Who are the real protestors?

With so much discussion and buzz about “protest groups” and “left of left” nuts showing up in hordes to disrupt next weeks Democratic National Convention in Denver I wonder what will actually happen. Whether groups like Recreate 68 and Tent State University achieve their goals and gather thousands to Denver or if only a few very dedicated but loud folks will show up is yet to be determined. And if these groups manage to attract large crowds to the Mile High City will we be as the Republicans are saying, “A Mile High and an Inch Deep?” There is no way of knowing until the events of the next week begin to unfold.

Recreate 68 folks issued a call for action over a year ago asking people who want real change to come up to denver. They have built their group around non-violent movements and meetings, yet the language used on their website seems to say between the lines that violence in the name of self defense or defending their freedom of speech is alright. Protesters coming into Denver are even being offered self defense training. It seems like they are taking a lot of precautions for a supposed non violent group. Some of the most contentious points involving this and other groups has been their proposed desire to camp out in city parks. When interviewed, Glen Spagnuola, the leader of Recreate 68 continued to express his belief in non-violence, yet lawful protests didn’t seem to be among his top concerns.

Another point I found interesting was the concept of good protester/bad protester presented on Recreate 68’s site. What exactly is the difference and wouldn’t it be a completely subjective matter? To me, a good protester is someone coming out to march against the war and crimes associated with the war in Iraq. If my supposed good protester happens to get too close to the delegates and or break out of his or her “freedom cage,” they become a great protester. Bad protesters would belong to one of two groups. Either a “good protester” who does become violent towards the police or civilians or the Republicans who are showing up in Denver. The GOP seems to be the worst protester here, showing up uninvited to mock the Democrats and hock their slogan: Not Ready ’08. 

It is obviously a matter of opinion and while everyone should have freedom to show up and express themselves, the great tragedy to me is that only a few groups will really be able to garner enough attention to affect potential change. I, like others, am concerned that the protest groups will turn to violence or unconventional means of demonstrating that will only attract negative attention and cause people to be turned off, not just off of the protesters but also away from the Democrats or politics in general, seeing the whole thing as one big messy circus. It should also be noted that what the supposed radical protesters are concerned about are issues that all of us should be concerned about, the war in Iraq, immigration, and poverty. I’m not saying that you have to be on the same side as the protesters but I would hope that their messages at least make the general public reflect on their own beliefs about these and other issues of utmost importance in the current socio-political environment and election.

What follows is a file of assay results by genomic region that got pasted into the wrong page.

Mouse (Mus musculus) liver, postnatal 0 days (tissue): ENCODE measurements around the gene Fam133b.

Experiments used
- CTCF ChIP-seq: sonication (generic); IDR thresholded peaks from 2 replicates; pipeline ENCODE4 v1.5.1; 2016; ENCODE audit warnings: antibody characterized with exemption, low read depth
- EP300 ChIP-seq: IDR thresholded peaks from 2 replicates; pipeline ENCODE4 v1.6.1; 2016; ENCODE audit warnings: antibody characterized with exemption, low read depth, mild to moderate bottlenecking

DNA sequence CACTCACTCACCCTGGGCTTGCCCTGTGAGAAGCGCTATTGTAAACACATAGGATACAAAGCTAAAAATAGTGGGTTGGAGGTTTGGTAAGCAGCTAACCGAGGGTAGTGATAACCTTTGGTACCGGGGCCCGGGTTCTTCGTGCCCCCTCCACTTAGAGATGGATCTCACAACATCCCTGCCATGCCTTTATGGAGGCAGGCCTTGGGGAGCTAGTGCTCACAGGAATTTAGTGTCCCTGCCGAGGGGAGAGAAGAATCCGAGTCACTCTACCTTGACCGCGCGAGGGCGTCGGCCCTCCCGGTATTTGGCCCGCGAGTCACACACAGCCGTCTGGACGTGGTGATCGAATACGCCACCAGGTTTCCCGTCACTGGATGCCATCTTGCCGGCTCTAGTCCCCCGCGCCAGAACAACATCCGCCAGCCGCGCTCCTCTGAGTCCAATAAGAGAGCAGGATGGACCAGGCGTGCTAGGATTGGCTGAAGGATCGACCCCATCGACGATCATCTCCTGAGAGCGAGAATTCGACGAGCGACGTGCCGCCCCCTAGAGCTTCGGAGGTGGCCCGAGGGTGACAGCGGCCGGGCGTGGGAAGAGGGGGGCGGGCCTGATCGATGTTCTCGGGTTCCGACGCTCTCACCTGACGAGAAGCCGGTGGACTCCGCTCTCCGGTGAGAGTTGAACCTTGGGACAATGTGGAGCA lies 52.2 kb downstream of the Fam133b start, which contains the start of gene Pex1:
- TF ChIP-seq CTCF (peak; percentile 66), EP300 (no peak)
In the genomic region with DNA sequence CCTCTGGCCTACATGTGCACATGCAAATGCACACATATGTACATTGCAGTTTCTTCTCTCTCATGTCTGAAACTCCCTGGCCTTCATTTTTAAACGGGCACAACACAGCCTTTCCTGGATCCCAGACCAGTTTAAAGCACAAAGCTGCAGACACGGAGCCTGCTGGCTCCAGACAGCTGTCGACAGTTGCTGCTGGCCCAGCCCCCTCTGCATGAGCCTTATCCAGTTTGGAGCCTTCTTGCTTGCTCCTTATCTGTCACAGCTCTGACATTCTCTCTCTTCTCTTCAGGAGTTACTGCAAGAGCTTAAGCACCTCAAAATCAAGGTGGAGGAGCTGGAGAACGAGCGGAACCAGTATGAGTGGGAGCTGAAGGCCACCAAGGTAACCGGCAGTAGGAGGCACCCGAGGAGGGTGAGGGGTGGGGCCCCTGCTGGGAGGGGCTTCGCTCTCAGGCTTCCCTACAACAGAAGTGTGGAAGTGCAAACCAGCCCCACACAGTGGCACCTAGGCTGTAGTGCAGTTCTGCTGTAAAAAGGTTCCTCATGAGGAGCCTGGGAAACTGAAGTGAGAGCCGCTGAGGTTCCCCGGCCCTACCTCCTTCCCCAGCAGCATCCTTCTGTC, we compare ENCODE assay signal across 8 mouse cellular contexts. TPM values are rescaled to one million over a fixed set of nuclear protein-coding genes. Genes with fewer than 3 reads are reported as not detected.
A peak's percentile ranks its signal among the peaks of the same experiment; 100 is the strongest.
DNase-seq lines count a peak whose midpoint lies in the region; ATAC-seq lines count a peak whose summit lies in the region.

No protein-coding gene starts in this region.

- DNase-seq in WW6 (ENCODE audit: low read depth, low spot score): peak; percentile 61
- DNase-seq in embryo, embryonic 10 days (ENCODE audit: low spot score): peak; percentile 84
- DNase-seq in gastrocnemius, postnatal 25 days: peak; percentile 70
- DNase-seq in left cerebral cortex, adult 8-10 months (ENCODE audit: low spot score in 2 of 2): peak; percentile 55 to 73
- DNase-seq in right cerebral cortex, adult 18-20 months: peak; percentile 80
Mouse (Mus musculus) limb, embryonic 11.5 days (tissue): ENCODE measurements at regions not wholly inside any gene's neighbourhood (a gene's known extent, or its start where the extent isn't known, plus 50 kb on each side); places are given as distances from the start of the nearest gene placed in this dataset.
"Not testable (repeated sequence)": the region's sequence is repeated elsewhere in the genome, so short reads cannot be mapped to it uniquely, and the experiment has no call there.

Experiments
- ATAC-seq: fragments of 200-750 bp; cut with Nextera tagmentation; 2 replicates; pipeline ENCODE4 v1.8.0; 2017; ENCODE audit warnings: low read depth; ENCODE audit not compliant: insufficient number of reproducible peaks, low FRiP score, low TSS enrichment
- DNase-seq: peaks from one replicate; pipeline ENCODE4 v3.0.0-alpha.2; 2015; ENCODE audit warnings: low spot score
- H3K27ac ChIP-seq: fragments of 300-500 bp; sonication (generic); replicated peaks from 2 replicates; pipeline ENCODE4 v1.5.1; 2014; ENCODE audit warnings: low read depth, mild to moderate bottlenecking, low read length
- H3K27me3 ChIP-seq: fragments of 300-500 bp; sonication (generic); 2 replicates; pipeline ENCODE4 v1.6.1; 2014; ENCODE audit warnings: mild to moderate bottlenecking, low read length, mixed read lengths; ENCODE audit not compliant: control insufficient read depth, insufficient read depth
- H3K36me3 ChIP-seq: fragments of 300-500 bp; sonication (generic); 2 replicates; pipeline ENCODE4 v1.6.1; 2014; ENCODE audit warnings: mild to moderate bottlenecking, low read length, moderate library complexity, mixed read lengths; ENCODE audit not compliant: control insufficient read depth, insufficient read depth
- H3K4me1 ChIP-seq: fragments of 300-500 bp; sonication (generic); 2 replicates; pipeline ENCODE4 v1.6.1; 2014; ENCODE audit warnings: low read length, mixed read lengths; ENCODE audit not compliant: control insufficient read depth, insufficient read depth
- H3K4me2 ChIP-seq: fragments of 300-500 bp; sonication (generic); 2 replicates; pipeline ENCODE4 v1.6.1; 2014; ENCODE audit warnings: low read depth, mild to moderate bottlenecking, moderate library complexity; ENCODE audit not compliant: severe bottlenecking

And with regards to the election, how will the candidates handle these demon demonstrators? In an article in Time Magazine, Joe Klein asked Where’s Obama’s Passion? and I think that has been a question resonating in the minds of many who were steadily rooted in Camp Obama but are not growing weary of polished responses and trite remarks so similar to that other guy, and every other politician in American politics in history. I would love to see Obama go over to the Freedom Cage and talk to the protesters. Hear what they have to say through their own words, not through an interpreter and a thick protective blanket of barbed wire. For Obama to approach those who otherwise will be sequestered away would be, in my opinion, a brilliant political move, just as Klein argued it would have been for him to have actually gone down to the Veterans Office outraged and ready to change. For a man who talks about change and change we can believe in and why we must hope for a change we can believe in he has recently shown fewer and fewer changes. Maybe the political advisory machine has taken over but if I were advising Obama I would challenge him to get back to the primaries, even way before the primaries, when he wasn’t discussing wearing a flag pin versus not wearing a flag pin but when he was rallying support from the hippy wacko liberal protesters and even some of the right wing good old boys.

So what will happen in the coming week? Who will emerge as the bad boys? And how will presumptive Democratic Presidential Candidate Barack Obama handle it? I guess we will have to wait and find out. Until then, everyone keep your head on straight and go speak your mind. I promise you don’t need to be in a cage to do so. 

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3 Comments

Filed under Democratic Party

3 responses to “Who are the real protestors?

  1. It is obviously a matter of opinion and while everyone should have freedom to show up and express themselves.

  2. Stephen Noriega

    I guess the massive disruption never really happened. Even in Minneapolis, nothing was recreated.

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